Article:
PARIS (Reuters) - Airbus (AIR.PA) is poised to increase assembly of its latest A350 model after getting off to a deliberately slow start to curb risks, the head of Airbus programmes, Didier Evrard, said.
After delivering one aircraft in December and another in the first quarter, Airbus is ready to pick up the pace by delivering about six between now and August, leaving eight more to complete to reach a target of 15 for the whole of 2015.
Airbus has said deliveries of both the A350 and the A380 superjumbo will be weighted towards the later half of this year.
Currently, the A350 assembly plant is running at different speeds as it adjusts to building the new carbon-composite jet.
Enough parts are entering the assembly line to make three aircraft a month, but deliveries are much slower.
This reflects the normal process for adapting to a new product, but also a deliberate strategy to take the time needed to weed out risk, Evrard told Reuters in an interview.
“We are running quite fast at the entrance to the Final Assembly Line (FAL) but the production cycles inside the FAL are still quite slow,” Evrard said.
“So we are going to both increase the speed and reduce the cycle. In this way, aircraft will be leaving the FAL at a rate which is closer and closer to the rate at which they enter.”
The changes do not reflect an increase in the overall production target, which foresees 10 planes a month by 2018.
The supply chain is already at four or five aircraft a month.
In contrast with a series of high-profile meltdowns in aircraft development or production on both sides of the Atlantic, the Airbus A350 has so far surprised the industry and investors by remaining relatively smooth with few delays.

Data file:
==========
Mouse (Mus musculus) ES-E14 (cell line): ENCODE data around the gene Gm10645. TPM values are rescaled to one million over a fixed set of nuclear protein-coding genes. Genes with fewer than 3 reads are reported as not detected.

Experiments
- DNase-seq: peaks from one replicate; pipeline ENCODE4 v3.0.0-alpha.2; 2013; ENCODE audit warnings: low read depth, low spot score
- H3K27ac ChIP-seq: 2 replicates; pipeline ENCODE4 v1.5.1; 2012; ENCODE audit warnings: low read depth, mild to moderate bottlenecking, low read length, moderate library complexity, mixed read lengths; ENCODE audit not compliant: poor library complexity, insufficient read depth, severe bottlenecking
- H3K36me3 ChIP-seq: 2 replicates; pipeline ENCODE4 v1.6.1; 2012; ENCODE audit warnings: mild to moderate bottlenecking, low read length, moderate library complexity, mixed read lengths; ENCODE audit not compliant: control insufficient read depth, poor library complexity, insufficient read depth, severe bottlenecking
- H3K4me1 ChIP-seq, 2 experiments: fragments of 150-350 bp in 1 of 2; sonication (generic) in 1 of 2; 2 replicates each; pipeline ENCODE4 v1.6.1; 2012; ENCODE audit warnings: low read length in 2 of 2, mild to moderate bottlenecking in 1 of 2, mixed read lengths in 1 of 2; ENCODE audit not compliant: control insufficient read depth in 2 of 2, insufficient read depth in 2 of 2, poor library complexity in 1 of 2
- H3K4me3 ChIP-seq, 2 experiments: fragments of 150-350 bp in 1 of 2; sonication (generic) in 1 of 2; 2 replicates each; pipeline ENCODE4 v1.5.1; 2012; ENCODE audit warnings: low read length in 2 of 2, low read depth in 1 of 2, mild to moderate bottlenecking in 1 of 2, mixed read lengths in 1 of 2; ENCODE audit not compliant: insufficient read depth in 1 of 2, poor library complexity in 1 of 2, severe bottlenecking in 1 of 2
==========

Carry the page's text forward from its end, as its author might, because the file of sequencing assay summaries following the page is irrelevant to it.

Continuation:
Analysts say the acid test is whether it can turn smooth development into an equally smooth production ramp-up.
“The A380 problems really only started once it went into production,” said Agency Partners analyst Nick Cunningham.
To avoid a repeat of such problems, Fabrice Bregier, then in charge of Airbus operations and now its president, looked beyond the civil hierarchy to a defence industry veteran when embarking on ambitious plans to compete with the carbon-fibre Boeing 787.
Working under Bregier at Matra BAe Dynamics, later MBDA, Evrard had run Storm Shadow/SCALP, Europe’s cruise missile project that drove restructuring of Europe’s weapons industry.
Moving out of the classified world to become A350 programme manager in 2007, until his recent promotion to head of all Airbus programmes, the 61-year-old says his first task was to rebuild confidence after a period of industrial turmoil.
He imposed iron discipline when proceeding from one stage or “gate” to the next and introduced a commercial equivalent of “low-rate initial production”, often used in defence projects.
“We never went forward without knowing the risks,” he said.
At the same time as speeding up assembly of the main A350-900 model that entered service this year, Airbus is preparing to start assembling the larger A350-1000 in 2017.
Evrard said Airbus had taken steps to protect the A350-900 from any hiccups in building the larger plane, by inserting dedicated buffer zones, including a third factory area for joining fuselage sections together, known as Station 50.
This will be blended back into the main production line once the two models are flowing through the plant at the same rate.
Evrard said the widely watched convergence between actual and planned recurring costs remained in line with objectives.
Editing by David Holmes